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Welcome to Oscar Isaac Network, our source dedicated to Guatemalan-born American actor and musician Oscar Isaac, celebrating seven years online this year. You’ll find the latest news, photos and media on Oscar. Check out the site and please come back soon.

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written by Luciana on August 15, 2015

Oscar attends Disney’s D23 EXPO 2015

Star Wars: The Force Awakens marched into the auditorium at Disney’s D23 Expo on Saturday with promises to deliver another glimpse into the galactic battle that will unfold onscreen this Dec. 18.

Oscar attended the event alongside his co-stars John Boyega, Daisy Ridley, Lupita Nyong’o, Harrison Ford, and director J.J. Abrams. You can find the fist pictures of the panel added in our gallery.

written by Ray on March 24, 2015

It’s Oscar Isaac’s Year

Dujour.com — In 1981, it was no walk in the park to live in New York City. Over the course of 12 months, the city was reportedly home to over 2,000 murders and more robberies than ever previously committed. Cupcake shops were not opening on a regular basis. In director J.C. Chandor’s A Most Violent Year, businessman Abel Morales (played by Oscar Isaac) attempts to navigate these brutal waters as his fortunes swell and the target on his back grows to keep pace.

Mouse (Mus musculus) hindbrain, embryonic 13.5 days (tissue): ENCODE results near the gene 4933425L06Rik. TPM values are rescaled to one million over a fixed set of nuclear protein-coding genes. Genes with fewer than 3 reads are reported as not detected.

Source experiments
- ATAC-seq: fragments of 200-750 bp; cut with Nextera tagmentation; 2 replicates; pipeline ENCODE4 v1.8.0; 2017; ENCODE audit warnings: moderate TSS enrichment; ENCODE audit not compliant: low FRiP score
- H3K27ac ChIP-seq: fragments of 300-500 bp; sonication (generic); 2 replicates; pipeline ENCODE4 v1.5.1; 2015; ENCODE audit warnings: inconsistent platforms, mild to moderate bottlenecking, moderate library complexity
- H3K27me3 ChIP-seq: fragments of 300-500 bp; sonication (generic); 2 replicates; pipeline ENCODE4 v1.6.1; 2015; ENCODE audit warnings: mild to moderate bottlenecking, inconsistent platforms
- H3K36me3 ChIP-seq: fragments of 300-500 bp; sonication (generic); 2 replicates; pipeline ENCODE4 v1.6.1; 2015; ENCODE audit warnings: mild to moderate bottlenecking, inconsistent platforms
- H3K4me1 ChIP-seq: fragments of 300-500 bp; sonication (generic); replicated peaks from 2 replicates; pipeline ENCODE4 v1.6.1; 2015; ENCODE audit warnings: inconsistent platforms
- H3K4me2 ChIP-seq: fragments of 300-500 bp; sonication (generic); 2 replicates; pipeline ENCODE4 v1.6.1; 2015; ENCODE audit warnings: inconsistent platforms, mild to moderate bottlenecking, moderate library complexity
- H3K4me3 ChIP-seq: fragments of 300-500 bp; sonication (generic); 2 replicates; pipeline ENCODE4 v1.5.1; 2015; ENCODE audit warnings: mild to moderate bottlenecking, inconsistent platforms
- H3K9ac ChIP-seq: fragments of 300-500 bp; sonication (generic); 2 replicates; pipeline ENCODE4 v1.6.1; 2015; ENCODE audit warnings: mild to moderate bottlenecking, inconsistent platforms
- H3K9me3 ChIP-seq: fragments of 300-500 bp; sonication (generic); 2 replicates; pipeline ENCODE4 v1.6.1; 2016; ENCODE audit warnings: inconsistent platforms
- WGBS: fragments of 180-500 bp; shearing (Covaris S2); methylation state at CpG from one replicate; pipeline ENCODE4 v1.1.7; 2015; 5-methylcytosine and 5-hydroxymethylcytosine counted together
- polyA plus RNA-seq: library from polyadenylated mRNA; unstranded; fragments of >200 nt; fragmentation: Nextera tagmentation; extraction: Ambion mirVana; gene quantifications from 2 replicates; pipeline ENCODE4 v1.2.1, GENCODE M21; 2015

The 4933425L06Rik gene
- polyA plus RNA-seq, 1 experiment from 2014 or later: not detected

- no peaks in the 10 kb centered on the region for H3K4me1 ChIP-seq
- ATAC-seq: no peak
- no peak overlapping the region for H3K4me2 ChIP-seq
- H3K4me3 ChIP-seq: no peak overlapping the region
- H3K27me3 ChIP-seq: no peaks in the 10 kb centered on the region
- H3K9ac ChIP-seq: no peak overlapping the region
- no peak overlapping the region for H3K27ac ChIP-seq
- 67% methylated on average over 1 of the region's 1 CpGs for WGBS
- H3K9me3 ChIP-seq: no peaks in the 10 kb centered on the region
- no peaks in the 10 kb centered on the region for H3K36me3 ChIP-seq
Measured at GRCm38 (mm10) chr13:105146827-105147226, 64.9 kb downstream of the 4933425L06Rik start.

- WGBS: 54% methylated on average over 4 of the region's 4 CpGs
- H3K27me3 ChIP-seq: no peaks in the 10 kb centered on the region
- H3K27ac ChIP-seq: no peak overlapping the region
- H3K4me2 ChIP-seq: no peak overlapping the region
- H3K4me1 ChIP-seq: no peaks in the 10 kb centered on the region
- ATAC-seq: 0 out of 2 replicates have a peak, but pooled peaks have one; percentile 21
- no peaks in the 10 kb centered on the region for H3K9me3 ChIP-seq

More than 30 years later in a very different New York, Isaac himself is in the midst of an impressive ascent—albeit one marked by a lack of circling thugs. While the chorus of adulation for Isaac’s role in A Most Violent Year is still resounding, the Guatemalan-born actor doesn’t seem interested in pausing to enjoy it. In the coming months, he’ll appear opposite Mark Wahlberg and Garrett Hedlund in Mojave, he’ll star in the artificial intelligence thriller Ex-Machina and he’ll be deified by nerds everywhere for his roles in J.J. Abrams’ upcoming Star Wars: Episode VII – The Force Awakens as well as Bryan Singer’s X-Men: Apocalypse.

It’s an impressive slate for the Julliard graduate, but he says each of the films was one that he just couldn’t pass up. “Being asked to inhabit the psyche of someone over a period of time, it’s got to be a bit like falling in love,” he says. “You know, you can’t really quantify exactly why you want to play a particular part, but it’s something you just keep thinking about, that doesn’t leave your mind. That’s the barometer in how I choose a role.”

Still, Isaac’s quick to admit that choosing a job that involves light sabers is remarkably easy. “Not only are there these iconic props, but the sets, vehicles, droids and all these characters—you’re interacting with the characters that have been a part of everyone’s life for such a long time,” he says of Star Wars, for which he plays X-Wing fighter Poe Dameron. “Sometimes I pinch myself because it’s actually happening; it’s wild! But it’s funny, because you still have to do the same job you’re hired to do, which is between ‘action’ and ‘cut’ to be alive, be truthful and tell the story.”